If what now has been “slipped” in under the lines on the Purchase Order was not discussed beforehand and has bearing on the price, the supplier is in the right to modify pricing accordingly.
Ouch! and right before the order was about to open too…
Imagine the scenario: you include specific packing on the Purchase Order that was not stated on the quotation or the supplier’s invoice.
The supplier does not read this on the Purchase Order (because, frankly they don’t really regard the document).
The order is completed, you receive the QC report and the packing requested in the Purchase Order is not to be found.
You inform the vendor that they missed your requested packing and they tell you that this additional packing was not considered, it will be additional cost and the order is going delay leaving the factory.
You then proceed to do an ALL CAPS breakdown via email on the supplier…
* Make sure the Purchase Order lines up exactly with the supplier’s invoice. Thus my earlier thinking that the document, if not a reorder, becomes somewhat redundant.
* If the Purchase Order does not line up exactly with the supplier’s invoice; this shows where a breakdown in communication may have occurred during all the confirmation stages. In other words, if the supplier doesn’t know such and such was expected…why not?
* Does your purchase order include internal codes, reference numbers and wording that are not relative to the order? Do your payment terms say “net 30” because this is what you generally do domestically?
For example, if you usually order domestically and there are certain codes or tags used with domestic vendors, why are these same points of info included for your offshore supplier?
You may say, “well, that’ just template” or “just disregard”…but you see, this proves my point. Now it’s just electronic clutter and the more clutter, the more irrelevant the document becomes to the suppliers’ eyes.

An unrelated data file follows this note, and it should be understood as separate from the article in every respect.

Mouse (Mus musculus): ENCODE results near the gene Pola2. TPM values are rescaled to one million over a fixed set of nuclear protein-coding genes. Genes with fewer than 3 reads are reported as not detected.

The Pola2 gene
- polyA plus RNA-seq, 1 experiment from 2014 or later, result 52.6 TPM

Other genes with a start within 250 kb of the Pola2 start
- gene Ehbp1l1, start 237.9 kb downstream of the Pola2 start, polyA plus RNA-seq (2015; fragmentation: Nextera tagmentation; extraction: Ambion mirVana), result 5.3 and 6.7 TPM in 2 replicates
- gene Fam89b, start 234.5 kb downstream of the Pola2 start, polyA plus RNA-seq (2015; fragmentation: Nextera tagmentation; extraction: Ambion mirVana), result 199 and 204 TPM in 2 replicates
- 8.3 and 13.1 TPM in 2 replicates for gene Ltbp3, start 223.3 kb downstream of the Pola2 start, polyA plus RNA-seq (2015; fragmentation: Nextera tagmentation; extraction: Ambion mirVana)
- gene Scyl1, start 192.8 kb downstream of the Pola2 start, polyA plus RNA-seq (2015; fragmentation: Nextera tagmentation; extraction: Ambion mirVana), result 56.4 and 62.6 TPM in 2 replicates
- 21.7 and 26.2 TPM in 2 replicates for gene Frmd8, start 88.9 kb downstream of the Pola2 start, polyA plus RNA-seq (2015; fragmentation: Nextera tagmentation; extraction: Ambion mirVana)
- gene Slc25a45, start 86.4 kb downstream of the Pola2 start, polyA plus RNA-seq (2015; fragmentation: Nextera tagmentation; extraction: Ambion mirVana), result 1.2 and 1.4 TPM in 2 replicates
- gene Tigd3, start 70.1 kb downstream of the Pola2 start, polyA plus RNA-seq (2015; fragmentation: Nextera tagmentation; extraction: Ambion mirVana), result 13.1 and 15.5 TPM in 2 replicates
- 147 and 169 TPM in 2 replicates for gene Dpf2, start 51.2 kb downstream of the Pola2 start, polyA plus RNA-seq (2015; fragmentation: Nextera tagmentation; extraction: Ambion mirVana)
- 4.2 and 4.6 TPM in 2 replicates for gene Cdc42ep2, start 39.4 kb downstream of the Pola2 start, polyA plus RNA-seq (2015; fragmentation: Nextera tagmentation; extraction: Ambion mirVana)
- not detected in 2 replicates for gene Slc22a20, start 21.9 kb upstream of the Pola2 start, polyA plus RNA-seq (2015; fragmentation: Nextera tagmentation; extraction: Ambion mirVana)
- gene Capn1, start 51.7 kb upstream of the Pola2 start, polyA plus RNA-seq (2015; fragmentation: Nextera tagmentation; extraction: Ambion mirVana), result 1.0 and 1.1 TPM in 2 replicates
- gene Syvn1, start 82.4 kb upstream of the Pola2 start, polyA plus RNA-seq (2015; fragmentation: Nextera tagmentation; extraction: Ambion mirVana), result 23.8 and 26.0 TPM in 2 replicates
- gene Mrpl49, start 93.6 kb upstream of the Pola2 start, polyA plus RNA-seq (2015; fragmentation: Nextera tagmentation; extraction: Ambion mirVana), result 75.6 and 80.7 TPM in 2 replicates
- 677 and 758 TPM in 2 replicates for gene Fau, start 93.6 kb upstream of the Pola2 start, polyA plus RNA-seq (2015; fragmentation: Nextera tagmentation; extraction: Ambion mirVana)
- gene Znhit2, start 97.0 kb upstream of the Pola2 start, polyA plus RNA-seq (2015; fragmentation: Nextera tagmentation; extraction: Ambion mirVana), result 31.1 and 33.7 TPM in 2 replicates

This also shows the buyer not treating the document with the importance that it deserves – if in fact in you are going to send the document.
Sort of, if you are going to send it, why not make it correct?
Keep in mind that if you issue a PO that does not line up exactly with what was previously confirmed and there turns out to be a production issue…I can see it happen… in some form or fashion, your vendor will use that against you whenever their documentation also does not line up.
“You’re wrong, we’re wrong, let’s be wrong together.”
Make the Purchase Order professional and line up exactly with the documentation that the supplier is going to use.
Spend some of your preproduction energy making sure the final quotation from the supplier and the supplier’s invoice (the document with the price and bank detail on which you make the deposit) include everything that is required and pertinent to a successful order.
Experience tells me the order is going to be smoother if you carefully check the suppliers’ documentation instead of ASSUMING they will check yours.